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The Intensivist: April 2018

August 28, 2018

 

 

The Intensivist

 

April Edition

In This Issue

  • WIN-ANZICS, Dr Lucy Modra
  • ANZICS House Update
  • Job Advertisements

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WIN – ANZICS

Lucy Modra, Win Co-Convenor

 

Updates on what WIN stand for, what to expect from the WIN-ANZICS Collaboration and what is in it for Australia and New Zealand. 

In 2018 the Women in Intensive Care Medicine Network joins ANZICS as a committee (WIN-ANZICS).  To mark this important collaboration, this article introduces the Women in Intensive Care Medicine network (WIN).

Why is WIN necessary?
22% of active CICM fellows were women in 2017.[1] The Medical Training and Review Panel reports that between 2010 and 2014 the percentage of female CICM New Fellows fluctuated between 11.1% and 30.8%.[2]

Compare these figures to the pool of graduating medical students and doctors. Women have made up at least half of new medical graduates in Australia and New Zealand for well over a decade.[3] In 2015, 40% of all doctors working in Australia were women.[4]

Some remain hopeful that the gender imbalance in ICM will rectify itself over time, the so-called ‘pipeline effect’.  But consider the following calculations. Based on the rate of the increase in female intensivists working in Australia 2009-2015, it will be 2043 before half of Australian intensivists are women.[5] Performing the same calculation using the CICM fellowship data 2013-2017, gender equality among CICM Fellows will be achieved in 2053.[6]

In short, our pipeline needs fixing.

On the ground, there are few female role models for junior doctors contemplating intensive care medicine as a career, and limited opportunities for female intensivists to network with each other. There is also a paucity of female leaders in our speciality. In 2016, 10.5% of directors of CICM-accredited ICUs were female.[7] At the time of writing, there are two women on the ANZICS Board.

Gender imbalance in the ICM workforce is a problem worldwide, although the proportion of female intensivists in Australia is substantially lower than in both the UK and USA.[8] There have been recent calls for improved representation of women on critical care guideline panels,[9] speaking at conferences[10] and in positions of leadership.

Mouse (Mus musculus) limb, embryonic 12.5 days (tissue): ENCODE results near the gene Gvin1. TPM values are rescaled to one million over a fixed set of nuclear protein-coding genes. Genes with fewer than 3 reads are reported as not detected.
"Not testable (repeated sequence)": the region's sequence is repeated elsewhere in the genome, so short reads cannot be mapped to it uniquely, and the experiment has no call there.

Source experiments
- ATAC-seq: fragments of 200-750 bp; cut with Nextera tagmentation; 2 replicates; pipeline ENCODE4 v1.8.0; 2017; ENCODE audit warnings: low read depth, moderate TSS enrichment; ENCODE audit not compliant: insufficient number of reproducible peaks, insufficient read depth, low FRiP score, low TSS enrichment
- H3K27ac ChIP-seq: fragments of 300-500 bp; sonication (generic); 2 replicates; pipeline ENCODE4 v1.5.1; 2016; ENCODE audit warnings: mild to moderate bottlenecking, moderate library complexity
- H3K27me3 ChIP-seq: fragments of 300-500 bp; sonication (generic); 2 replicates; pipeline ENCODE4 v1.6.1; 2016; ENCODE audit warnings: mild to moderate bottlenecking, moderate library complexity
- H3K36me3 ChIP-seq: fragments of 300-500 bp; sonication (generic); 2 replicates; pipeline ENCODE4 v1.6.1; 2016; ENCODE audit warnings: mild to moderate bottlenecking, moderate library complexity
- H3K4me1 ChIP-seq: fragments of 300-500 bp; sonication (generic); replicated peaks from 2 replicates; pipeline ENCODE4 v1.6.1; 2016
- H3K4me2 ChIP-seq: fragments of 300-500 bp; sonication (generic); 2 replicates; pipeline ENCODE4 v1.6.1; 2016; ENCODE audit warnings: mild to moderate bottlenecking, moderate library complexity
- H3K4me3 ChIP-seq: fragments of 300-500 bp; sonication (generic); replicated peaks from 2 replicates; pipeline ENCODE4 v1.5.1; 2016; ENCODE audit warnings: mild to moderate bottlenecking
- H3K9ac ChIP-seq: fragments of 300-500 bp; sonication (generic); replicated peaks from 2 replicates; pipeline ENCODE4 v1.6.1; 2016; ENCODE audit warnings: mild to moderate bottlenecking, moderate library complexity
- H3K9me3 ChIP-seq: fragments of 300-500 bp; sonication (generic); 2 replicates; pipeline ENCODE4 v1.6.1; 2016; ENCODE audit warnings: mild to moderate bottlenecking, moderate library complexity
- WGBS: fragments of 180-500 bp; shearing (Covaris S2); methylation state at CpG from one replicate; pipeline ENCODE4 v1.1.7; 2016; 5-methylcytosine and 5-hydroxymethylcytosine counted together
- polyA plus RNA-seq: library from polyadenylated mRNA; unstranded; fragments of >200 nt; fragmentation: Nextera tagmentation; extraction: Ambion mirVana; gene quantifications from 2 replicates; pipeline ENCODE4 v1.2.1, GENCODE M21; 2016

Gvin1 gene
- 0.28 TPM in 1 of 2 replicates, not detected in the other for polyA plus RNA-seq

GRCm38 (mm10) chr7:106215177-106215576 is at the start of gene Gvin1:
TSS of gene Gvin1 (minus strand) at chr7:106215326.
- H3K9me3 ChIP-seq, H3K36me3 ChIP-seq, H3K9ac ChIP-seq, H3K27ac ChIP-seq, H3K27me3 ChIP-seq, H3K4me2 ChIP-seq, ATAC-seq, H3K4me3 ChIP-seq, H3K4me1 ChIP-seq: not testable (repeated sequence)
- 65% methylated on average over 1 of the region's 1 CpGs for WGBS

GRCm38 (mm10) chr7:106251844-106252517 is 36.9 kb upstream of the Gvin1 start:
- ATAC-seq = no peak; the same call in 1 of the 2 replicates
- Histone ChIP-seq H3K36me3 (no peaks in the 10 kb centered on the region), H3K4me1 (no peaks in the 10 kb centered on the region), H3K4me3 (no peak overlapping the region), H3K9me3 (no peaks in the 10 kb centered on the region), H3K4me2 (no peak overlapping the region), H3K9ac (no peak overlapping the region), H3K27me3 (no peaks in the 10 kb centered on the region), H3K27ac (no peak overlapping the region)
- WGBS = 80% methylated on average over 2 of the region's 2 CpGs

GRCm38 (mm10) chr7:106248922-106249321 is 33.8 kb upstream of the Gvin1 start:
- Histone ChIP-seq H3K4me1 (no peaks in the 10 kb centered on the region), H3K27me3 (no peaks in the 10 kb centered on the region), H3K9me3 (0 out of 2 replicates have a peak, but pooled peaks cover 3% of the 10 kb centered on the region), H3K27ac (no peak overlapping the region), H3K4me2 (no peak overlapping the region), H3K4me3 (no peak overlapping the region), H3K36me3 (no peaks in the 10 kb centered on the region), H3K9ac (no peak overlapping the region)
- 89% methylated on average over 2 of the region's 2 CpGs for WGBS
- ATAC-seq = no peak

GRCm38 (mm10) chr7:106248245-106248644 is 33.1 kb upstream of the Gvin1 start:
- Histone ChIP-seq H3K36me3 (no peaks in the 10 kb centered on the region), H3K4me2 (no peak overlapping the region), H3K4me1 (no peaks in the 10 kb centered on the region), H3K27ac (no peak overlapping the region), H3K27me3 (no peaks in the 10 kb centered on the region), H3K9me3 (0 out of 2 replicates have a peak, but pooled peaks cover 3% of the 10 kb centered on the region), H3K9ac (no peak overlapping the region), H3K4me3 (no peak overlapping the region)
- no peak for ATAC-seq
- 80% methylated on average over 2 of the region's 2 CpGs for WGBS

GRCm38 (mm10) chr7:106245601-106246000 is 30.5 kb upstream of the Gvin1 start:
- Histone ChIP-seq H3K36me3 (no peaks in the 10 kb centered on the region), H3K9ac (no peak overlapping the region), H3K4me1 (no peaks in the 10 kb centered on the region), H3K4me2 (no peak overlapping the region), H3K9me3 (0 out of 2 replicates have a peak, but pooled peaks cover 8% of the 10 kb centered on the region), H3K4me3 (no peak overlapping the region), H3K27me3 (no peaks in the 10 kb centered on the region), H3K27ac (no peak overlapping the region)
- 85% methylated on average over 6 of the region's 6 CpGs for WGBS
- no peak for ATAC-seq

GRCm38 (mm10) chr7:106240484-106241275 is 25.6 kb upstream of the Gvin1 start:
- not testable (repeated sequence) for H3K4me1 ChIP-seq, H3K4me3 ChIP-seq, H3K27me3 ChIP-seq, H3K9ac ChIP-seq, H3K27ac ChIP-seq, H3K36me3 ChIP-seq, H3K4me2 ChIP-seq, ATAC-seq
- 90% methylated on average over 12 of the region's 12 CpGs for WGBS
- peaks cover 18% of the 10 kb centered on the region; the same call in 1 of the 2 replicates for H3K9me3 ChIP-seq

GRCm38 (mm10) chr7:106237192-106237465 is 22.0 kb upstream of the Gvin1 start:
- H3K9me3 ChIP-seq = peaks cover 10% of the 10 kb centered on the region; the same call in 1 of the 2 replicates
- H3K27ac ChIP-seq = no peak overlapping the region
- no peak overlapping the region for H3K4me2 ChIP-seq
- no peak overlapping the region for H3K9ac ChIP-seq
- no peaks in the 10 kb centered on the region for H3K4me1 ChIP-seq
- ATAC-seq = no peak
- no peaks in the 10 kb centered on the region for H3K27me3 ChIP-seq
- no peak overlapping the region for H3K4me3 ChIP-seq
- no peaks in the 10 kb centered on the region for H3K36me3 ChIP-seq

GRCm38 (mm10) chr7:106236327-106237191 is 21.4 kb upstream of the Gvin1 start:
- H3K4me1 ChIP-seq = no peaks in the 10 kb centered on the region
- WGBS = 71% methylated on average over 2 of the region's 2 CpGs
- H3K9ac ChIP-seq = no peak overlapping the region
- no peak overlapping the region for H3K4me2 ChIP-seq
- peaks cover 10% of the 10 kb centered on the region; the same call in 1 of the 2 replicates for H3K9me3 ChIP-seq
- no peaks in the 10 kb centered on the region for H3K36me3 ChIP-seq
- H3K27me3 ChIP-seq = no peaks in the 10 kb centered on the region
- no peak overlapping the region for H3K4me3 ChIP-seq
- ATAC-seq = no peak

What is WIN?
WIN was established in 2015 by group of Melbourne intensivists and trainees. There are now local networks in Victoria, NSW and Queensland.

WIN aims to promote the participation of women in all aspects of Australasian intensive care medicine including clinical, academic and leadership roles.  WIN strives to engage both men and women in improving gender equity in intensive care medicine (ICM).

In the past two years WIN has focussed on networking, advocacy and research:

 

What’s in it for intensive care medicine in Australia and New Zealand?
Intensive care medicine has a great deal to gain from improved female representation.  We cannot attract the highest quality intensivists by recruiting from only half the pool of doctors.
Increasing the proportion of female intensivists will lead to a workforce that is more representative of, and responsive to, the diverse community of patients we serve. There is increasing evidence across industries that improving gender balance within leadership teams leads to better outcomes.[11],[12],[13] This is likely due to an increased diversity of problems and solutions considered by the leadership team, rather than any purported ‘feminine’ characteristics that women bring to the group.Finally, the changes required to bring about improved gender balance- including greater workplace flexibility and an inclusive, respectful culture- will improve working conditions for male and female intensivists.  This will contribute to a more stable workforce and decrease intensivist burnout- a significant problem in our specialty.[14]

How will the WIN-ANZICS collaboration work?

WIN-ANZICS will be a bi-national committee focussing on advocacy and research.  This will run in parallel with local WIN networks, which focus primarily on networking events.

The committee will have both skills-specific positions and regional representative positions.  During the transition period, current WIN committee members will continue their skills-specific positions to ensure continuity of knowledge and activities. All regional representative positions will be open to nomination and election and these members will help to establish local WIN networks.  After the transition all positions will be open to election.